The curtains at the Jungle Theater open on a serene scene as Christina Baldwin sits Buddha-style onstage, facing us with eyes closed. She opens them to see an audience staring hungrily at her. But she’s not ready yet. So, calmly, she turns her back to us and continues to meditate.

Suddenly, she is roused by the cry of her waking toddler.

This understated, charmingly self-possessed bit of stage business telegraphs the journey we take in “The Oldest Boy,” the sweet, spirit-filled Sarah Ruhl play that had its regional premiere Friday in Minneapolis.

Big questions swirl in small gestures in this 2014 work, which nominally is about parental attachment and letting go. Director Sarah Rasmussen’s elegantly evocative production invites us into different ways of seeing ourselves and our world.

Baldwin plays Mother, a white woman married to a Tibetan restaurant owner named Father (Randy Reyes). Ruhl makes these characters archetypal, as if to nod to other religious systems.

Father is at work when the doorbell rings. A lama (Eric “Pogi” Sumangil) and a monk (Tsering Dorjee Bawa) have come for a visit. They believe the couple’s 3-year-old son is the reincarnation of their lama, or spiritual teacher. They wish to take away the Boy (a puppet manipulated by Masanari Kawahara) so he can grow up in a monastery to live out his spiritual destiny.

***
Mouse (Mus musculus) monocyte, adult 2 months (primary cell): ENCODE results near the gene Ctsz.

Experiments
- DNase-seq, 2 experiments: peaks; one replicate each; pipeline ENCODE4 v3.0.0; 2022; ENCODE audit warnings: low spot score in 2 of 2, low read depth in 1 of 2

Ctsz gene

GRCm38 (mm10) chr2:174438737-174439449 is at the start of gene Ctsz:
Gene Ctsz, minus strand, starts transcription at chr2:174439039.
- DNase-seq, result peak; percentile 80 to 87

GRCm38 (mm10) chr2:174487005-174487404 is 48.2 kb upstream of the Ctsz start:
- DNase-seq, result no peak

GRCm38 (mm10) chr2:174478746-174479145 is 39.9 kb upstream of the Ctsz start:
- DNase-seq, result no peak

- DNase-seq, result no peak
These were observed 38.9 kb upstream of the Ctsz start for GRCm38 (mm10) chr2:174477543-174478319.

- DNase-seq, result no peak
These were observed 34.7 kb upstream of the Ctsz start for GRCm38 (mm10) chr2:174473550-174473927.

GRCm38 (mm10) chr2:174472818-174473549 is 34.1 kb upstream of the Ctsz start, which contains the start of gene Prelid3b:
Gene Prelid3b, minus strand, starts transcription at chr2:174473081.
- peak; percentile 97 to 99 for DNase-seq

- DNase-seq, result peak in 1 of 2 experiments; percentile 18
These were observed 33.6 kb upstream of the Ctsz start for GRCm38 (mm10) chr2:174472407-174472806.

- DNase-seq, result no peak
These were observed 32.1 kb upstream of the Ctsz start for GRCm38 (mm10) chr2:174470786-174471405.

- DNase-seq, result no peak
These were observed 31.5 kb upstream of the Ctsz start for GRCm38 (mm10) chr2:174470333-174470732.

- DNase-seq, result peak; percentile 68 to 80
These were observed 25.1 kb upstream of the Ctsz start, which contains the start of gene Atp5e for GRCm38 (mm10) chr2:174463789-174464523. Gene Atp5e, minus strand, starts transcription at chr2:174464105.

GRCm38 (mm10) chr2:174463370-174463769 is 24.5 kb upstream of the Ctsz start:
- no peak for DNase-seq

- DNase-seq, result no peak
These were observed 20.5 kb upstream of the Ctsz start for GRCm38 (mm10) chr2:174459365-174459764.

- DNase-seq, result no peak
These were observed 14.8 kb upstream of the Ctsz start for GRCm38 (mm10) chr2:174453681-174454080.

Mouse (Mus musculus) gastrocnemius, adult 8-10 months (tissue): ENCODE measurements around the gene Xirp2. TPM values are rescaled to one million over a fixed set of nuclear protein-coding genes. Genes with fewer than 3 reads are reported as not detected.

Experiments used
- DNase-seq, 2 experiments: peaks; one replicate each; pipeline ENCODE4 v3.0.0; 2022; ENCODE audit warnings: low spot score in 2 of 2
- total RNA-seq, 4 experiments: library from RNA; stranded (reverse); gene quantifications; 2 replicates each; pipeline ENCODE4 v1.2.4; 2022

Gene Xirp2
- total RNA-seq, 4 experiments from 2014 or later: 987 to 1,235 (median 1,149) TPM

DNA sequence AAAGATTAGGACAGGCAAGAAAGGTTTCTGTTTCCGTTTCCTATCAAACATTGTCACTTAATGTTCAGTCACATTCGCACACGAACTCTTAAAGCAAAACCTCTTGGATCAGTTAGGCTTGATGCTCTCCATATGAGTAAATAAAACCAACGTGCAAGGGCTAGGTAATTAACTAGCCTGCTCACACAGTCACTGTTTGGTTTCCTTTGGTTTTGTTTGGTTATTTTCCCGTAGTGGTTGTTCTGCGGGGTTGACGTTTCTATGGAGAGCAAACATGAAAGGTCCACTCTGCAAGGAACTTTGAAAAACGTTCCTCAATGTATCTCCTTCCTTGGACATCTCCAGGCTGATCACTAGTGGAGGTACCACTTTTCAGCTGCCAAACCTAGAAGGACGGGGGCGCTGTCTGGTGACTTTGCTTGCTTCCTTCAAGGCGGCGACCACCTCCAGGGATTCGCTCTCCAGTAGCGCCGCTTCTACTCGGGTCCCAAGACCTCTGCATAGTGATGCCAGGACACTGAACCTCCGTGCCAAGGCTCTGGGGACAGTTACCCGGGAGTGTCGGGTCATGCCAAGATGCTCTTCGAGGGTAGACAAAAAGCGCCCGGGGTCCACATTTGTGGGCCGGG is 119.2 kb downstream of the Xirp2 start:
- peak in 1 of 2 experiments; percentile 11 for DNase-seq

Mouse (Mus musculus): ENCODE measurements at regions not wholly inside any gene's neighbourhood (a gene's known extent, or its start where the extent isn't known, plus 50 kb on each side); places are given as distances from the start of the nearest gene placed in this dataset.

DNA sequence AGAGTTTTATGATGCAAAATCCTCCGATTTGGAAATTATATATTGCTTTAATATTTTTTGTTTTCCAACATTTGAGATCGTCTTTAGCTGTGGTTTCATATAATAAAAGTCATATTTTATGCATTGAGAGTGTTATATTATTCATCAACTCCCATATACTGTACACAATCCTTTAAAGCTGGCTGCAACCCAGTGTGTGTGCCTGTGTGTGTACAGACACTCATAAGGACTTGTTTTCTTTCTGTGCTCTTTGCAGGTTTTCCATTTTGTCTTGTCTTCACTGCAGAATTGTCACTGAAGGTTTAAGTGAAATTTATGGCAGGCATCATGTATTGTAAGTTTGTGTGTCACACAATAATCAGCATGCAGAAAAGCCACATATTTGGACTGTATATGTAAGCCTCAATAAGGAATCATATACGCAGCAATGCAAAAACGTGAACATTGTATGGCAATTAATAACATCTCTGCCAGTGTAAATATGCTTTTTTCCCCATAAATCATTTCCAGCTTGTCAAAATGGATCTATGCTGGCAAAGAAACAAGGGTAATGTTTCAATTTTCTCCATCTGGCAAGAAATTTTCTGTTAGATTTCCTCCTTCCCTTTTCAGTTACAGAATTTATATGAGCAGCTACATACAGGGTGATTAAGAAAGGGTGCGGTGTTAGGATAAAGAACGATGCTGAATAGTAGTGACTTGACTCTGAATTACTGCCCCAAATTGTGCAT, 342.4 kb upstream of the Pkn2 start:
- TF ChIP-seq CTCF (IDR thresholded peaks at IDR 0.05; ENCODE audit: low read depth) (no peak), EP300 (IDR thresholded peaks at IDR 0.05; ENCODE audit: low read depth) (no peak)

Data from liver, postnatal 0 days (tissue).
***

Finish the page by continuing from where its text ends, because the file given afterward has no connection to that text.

In a wistful performance, Baldwin registers the honor of giving birth to a child considered an exalted spiritual teacher and the horror of potentially losing that child. She expresses Mother’s anguish in suppressed sighs and brimming, glassy tears that don’t quite spill.

The same deep feelings mark Reyes’ Father, who fights his emotions more effectively, but betrays them nonetheless. In his crisp delivery, he’s like a man conflicted in battle. He struggles vividly between religious and parental duty, all the while cratering on the inside.

Kawahara does moving work as the Boy, investing his puppet with playfulness and wisdom. Sumangil’s smiling lama is genial and winsome, but his words come across less as a request than a fait accompli.

Traditional Tibetan music and dance performed by Yeshi Samdup add to the show’s cultural depth. Mina Kinukawa’s spare set and Sonya Berlovitz’s simple costumes keep the focus clearly on the emotional and spiritual gravity of Ruhl’s play.

Ruhl typically uses the stage to explore unexpected places and ideas. “In the Next Room, or the Vibrator Play,” presented by the Jungle in 2012, took us into the curious history of sex toys. “The Clean House,” produced by Mixed Blood Theatre in 2007, went in search of the perfect joke.

“The Oldest Boy” continues to reveal her curiosity, getting us in the mind of parents who must let go of their children a little sooner than usual.

 

rpreston@startribune.com

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